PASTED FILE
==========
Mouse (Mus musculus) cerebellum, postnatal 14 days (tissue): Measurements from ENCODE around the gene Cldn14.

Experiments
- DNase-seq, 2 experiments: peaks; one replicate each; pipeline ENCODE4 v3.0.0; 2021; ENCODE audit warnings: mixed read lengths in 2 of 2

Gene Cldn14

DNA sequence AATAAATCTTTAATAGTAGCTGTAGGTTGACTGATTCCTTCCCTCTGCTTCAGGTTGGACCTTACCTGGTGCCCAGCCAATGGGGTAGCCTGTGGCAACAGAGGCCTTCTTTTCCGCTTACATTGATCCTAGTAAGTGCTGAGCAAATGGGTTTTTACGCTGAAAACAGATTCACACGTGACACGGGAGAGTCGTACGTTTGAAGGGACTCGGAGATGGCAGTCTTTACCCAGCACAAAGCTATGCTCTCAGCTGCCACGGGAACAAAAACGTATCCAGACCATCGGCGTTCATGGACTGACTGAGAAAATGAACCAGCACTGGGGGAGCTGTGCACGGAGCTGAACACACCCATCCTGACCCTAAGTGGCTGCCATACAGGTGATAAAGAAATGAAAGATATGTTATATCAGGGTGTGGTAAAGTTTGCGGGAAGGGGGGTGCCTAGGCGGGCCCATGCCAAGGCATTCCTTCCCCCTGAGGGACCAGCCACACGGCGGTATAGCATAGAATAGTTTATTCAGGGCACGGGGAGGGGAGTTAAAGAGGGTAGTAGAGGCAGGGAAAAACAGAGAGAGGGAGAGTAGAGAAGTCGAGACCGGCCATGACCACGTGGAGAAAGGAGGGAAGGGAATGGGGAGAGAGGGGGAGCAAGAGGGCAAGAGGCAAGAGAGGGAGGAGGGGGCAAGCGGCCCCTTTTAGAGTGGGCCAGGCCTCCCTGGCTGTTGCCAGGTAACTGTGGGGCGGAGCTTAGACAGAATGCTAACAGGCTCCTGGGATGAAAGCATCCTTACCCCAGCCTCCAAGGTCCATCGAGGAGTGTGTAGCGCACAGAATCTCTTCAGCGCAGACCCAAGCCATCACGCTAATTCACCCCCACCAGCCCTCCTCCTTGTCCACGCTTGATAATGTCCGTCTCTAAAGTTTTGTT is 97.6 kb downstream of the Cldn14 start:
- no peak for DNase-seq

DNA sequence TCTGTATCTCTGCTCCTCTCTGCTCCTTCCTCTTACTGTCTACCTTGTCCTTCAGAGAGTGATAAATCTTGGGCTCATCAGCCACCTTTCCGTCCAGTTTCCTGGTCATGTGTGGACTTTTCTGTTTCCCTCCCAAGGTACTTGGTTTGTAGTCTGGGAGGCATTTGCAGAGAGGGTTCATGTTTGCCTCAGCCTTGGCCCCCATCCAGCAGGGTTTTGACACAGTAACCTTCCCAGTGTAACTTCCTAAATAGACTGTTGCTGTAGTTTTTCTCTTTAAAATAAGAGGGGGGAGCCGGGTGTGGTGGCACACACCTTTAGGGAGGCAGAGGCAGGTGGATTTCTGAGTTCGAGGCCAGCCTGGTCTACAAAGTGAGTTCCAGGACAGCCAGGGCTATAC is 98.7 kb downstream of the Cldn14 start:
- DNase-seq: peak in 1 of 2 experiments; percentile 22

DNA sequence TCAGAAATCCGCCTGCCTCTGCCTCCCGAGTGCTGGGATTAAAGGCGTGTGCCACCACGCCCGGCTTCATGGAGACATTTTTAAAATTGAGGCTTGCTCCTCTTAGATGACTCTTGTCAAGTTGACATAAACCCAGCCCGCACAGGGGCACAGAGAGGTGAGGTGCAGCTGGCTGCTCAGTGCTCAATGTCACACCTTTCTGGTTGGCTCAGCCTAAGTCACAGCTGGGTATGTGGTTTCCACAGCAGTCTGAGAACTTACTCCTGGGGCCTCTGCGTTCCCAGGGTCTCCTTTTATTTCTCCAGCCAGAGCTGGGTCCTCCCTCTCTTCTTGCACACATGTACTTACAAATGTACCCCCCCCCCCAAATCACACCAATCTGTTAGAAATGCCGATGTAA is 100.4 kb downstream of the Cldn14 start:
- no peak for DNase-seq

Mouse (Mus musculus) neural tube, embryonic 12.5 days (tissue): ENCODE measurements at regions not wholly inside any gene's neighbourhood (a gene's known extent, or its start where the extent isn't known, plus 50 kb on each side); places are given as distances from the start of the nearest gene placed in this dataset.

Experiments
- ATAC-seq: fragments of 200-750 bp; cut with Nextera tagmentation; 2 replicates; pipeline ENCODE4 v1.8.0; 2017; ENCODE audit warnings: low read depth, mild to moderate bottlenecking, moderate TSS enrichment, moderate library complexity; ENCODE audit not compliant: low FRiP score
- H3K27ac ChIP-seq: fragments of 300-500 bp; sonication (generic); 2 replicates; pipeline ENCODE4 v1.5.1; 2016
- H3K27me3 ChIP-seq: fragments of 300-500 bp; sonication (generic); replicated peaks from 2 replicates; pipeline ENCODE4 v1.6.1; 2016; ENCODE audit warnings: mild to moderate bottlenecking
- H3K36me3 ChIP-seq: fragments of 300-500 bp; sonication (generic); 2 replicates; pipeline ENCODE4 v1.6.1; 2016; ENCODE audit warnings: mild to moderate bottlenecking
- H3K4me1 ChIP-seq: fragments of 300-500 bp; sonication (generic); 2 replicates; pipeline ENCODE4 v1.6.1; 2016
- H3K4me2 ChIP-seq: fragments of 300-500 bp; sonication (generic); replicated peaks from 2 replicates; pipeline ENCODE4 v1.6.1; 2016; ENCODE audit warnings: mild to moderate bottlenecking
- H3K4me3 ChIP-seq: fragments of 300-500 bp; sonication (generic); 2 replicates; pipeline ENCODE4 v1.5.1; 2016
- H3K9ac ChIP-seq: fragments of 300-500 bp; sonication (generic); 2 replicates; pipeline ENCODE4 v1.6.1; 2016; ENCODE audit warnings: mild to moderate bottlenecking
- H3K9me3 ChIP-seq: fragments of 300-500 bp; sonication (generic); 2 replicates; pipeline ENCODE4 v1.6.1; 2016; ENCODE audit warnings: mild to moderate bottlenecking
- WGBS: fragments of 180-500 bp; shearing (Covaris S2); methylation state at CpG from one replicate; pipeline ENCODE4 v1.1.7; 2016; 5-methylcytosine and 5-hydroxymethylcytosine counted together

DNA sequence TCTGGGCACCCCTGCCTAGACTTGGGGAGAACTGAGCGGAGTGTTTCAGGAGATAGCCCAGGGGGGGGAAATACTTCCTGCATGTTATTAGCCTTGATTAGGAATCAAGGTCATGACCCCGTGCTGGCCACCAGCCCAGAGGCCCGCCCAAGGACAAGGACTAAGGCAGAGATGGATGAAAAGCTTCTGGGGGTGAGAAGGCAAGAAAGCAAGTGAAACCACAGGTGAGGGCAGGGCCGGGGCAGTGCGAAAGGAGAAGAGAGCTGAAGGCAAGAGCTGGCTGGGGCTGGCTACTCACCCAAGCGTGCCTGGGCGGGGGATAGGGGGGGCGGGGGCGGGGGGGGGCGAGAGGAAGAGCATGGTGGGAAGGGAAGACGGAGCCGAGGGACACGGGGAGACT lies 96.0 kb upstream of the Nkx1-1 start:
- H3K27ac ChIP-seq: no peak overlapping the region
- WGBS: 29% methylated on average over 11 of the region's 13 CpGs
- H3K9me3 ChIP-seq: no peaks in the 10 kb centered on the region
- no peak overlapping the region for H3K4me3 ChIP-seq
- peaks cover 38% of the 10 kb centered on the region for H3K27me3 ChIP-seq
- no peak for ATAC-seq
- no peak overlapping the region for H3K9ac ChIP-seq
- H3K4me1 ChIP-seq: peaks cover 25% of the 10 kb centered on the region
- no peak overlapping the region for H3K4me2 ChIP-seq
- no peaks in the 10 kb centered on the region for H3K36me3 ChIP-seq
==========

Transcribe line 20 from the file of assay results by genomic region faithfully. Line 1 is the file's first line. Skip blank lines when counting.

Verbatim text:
- H3K9ac ChIP-seq: fragments of 300-500 bp; sonication (generic); 2 replicates; pipeline ENCODE4 v1.6.1; 2016; ENCODE audit warnings: mild to moderate bottlenecking